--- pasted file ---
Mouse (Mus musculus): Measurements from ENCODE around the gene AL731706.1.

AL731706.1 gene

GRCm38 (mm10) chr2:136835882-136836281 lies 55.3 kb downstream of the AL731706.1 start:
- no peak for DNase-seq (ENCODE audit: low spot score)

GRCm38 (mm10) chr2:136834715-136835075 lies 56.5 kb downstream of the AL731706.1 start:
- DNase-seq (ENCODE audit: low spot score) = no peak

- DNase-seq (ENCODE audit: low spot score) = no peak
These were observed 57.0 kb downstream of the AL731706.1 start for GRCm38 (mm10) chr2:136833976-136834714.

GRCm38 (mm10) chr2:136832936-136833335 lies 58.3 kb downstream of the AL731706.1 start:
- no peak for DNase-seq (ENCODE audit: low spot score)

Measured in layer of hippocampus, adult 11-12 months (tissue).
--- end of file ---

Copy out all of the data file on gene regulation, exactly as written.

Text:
Mouse (Mus musculus): Measurements from ENCODE around the gene AL731706.1.

AL731706.1 gene

GRCm38 (mm10) chr2:136835882-136836281 lies 55.3 kb downstream of the AL731706.1 start:
- no peak for DNase-seq (ENCODE audit: low spot score)

GRCm38 (mm10) chr2:136834715-136835075 lies 56.5 kb downstream of the AL731706.1 start:
- DNase-seq (ENCODE audit: low spot score) = no peak

- DNase-seq (ENCODE audit: low spot score) = no peak
These were observed 57.0 kb downstream of the AL731706.1 start for GRCm38 (mm10) chr2:136833976-136834714.

GRCm38 (mm10) chr2:136832936-136833335 lies 58.3 kb downstream of the AL731706.1 start:
- no peak for DNase-seq (ENCODE audit: low spot score)

Measured in layer of hippocampus, adult 11-12 months (tissue).